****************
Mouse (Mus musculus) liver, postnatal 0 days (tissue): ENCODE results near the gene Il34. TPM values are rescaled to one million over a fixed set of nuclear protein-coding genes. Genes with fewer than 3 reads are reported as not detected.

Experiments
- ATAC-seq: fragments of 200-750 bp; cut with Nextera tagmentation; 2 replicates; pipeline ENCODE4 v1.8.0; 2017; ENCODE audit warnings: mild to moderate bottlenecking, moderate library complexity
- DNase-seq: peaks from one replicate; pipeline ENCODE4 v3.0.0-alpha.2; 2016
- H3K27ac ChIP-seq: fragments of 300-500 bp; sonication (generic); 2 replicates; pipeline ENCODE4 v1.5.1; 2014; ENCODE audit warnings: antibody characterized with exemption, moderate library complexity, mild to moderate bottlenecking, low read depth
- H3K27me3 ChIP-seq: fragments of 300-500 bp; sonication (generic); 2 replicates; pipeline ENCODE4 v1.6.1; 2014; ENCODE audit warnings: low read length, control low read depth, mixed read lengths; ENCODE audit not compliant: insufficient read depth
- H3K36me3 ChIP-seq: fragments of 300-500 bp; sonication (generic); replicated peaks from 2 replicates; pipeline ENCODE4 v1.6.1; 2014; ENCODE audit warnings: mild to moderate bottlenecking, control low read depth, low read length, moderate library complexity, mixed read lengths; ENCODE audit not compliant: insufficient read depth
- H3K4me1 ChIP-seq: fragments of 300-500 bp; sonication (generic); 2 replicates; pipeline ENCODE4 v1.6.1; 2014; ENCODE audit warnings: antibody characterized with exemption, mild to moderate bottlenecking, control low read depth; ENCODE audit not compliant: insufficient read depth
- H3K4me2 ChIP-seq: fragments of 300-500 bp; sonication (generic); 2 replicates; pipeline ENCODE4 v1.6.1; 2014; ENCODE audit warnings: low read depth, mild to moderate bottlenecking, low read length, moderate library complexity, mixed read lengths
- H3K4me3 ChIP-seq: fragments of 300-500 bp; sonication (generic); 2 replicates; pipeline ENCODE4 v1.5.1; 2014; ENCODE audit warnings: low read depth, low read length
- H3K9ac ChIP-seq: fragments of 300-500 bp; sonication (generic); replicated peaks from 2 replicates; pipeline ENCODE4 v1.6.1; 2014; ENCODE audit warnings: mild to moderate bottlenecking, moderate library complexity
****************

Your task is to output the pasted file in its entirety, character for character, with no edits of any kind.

Mouse (Mus musculus) liver, postnatal 0 days (tissue): ENCODE results near the gene Il34. TPM values are rescaled to one million over a fixed set of nuclear protein-coding genes. Genes with fewer than 3 reads are reported as not detected.

Experiments
- ATAC-seq: fragments of 200-750 bp; cut with Nextera tagmentation; 2 replicates; pipeline ENCODE4 v1.8.0; 2017; ENCODE audit warnings: mild to moderate bottlenecking, moderate library complexity
- DNase-seq: peaks from one replicate; pipeline ENCODE4 v3.0.0-alpha.2; 2016
- H3K27ac ChIP-seq: fragments of 300-500 bp; sonication (generic); 2 replicates; pipeline ENCODE4 v1.5.1; 2014; ENCODE audit warnings: antibody characterized with exemption, moderate library complexity, mild to moderate bottlenecking, low read depth
- H3K27me3 ChIP-seq: fragments of 300-500 bp; sonication (generic); 2 replicates; pipeline ENCODE4 v1.6.1; 2014; ENCODE audit warnings: low read length, control low read depth, mixed read lengths; ENCODE audit not compliant: insufficient read depth
- H3K36me3 ChIP-seq: fragments of 300-500 bp; sonication (generic); replicated peaks from 2 replicates; pipeline ENCODE4 v1.6.1; 2014; ENCODE audit warnings: mild to moderate bottlenecking, control low read depth, low read length, moderate library complexity, mixed read lengths; ENCODE audit not compliant: insufficient read depth
- H3K4me1 ChIP-seq: fragments of 300-500 bp; sonication (generic); 2 replicates; pipeline ENCODE4 v1.6.1; 2014; ENCODE audit warnings: antibody characterized with exemption, mild to moderate bottlenecking, control low read depth; ENCODE audit not compliant: insufficient read depth
- H3K4me2 ChIP-seq: fragments of 300-500 bp; sonication (generic); 2 replicates; pipeline ENCODE4 v1.6.1; 2014; ENCODE audit warnings: low read depth, mild to moderate bottlenecking, low read length, moderate library complexity, mixed read lengths
- H3K4me3 ChIP-seq: fragments of 300-500 bp; sonication (generic); 2 replicates; pipeline ENCODE4 v1.5.1; 2014; ENCODE audit warnings: low read depth, low read length
- H3K9ac ChIP-seq: fragments of 300-500 bp; sonication (generic); replicated peaks from 2 replicates; pipeline ENCODE4 v1.6.1; 2014; ENCODE audit warnings: mild to moderate bottlenecking, moderate library complexity